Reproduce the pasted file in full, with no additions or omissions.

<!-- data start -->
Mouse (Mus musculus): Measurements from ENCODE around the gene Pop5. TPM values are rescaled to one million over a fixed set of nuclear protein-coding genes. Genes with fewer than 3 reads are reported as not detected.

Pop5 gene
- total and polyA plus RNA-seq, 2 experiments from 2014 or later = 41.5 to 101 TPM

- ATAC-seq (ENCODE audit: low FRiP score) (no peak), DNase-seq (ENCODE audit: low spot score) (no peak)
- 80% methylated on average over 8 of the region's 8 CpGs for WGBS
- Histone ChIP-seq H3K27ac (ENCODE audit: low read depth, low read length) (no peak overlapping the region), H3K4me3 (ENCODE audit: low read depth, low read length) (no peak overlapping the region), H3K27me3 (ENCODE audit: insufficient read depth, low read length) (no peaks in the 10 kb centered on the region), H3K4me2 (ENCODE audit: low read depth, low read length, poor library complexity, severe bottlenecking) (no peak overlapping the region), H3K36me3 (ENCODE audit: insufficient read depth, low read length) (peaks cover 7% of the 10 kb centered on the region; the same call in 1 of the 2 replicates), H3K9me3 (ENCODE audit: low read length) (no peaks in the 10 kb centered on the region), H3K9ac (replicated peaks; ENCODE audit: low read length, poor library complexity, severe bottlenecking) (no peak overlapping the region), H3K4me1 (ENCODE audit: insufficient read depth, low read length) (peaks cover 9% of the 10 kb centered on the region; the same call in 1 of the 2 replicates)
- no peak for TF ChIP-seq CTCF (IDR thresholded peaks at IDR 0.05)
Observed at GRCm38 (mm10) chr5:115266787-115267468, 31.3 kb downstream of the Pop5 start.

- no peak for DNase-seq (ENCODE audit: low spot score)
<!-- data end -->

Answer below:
Mouse (Mus musculus): Measurements from ENCODE around the gene Pop5. TPM values are rescaled to one million over a fixed set of nuclear protein-coding genes. Genes with fewer than 3 reads are reported as not detected.

Pop5 gene
- total and polyA plus RNA-seq, 2 experiments from 2014 or later = 41.5 to 101 TPM

- ATAC-seq (ENCODE audit: low FRiP score) (no peak), DNase-seq (ENCODE audit: low spot score) (no peak)
- 80% methylated on average over 8 of the region's 8 CpGs for WGBS
- Histone ChIP-seq H3K27ac (ENCODE audit: low read depth, low read length) (no peak overlapping the region), H3K4me3 (ENCODE audit: low read depth, low read length) (no peak overlapping the region), H3K27me3 (ENCODE audit: insufficient read depth, low read length) (no peaks in the 10 kb centered on the region), H3K4me2 (ENCODE audit: low read depth, low read length, poor library complexity, severe bottlenecking) (no peak overlapping the region), H3K36me3 (ENCODE audit: insufficient read depth, low read length) (peaks cover 7% of the 10 kb centered on the region; the same call in 1 of the 2 replicates), H3K9me3 (ENCODE audit: low read length) (no peaks in the 10 kb centered on the region), H3K9ac (replicated peaks; ENCODE audit: low read length, poor library complexity, severe bottlenecking) (no peak overlapping the region), H3K4me1 (ENCODE audit: insufficient read depth, low read length) (peaks cover 9% of the 10 kb centered on the region; the same call in 1 of the 2 replicates)
- no peak for TF ChIP-seq CTCF (IDR thresholded peaks at IDR 0.05)
Observed at GRCm38 (mm10) chr5:115266787-115267468, 31.3 kb downstream of the Pop5 start.

- no peak for DNase-seq (ENCODE audit: low spot score)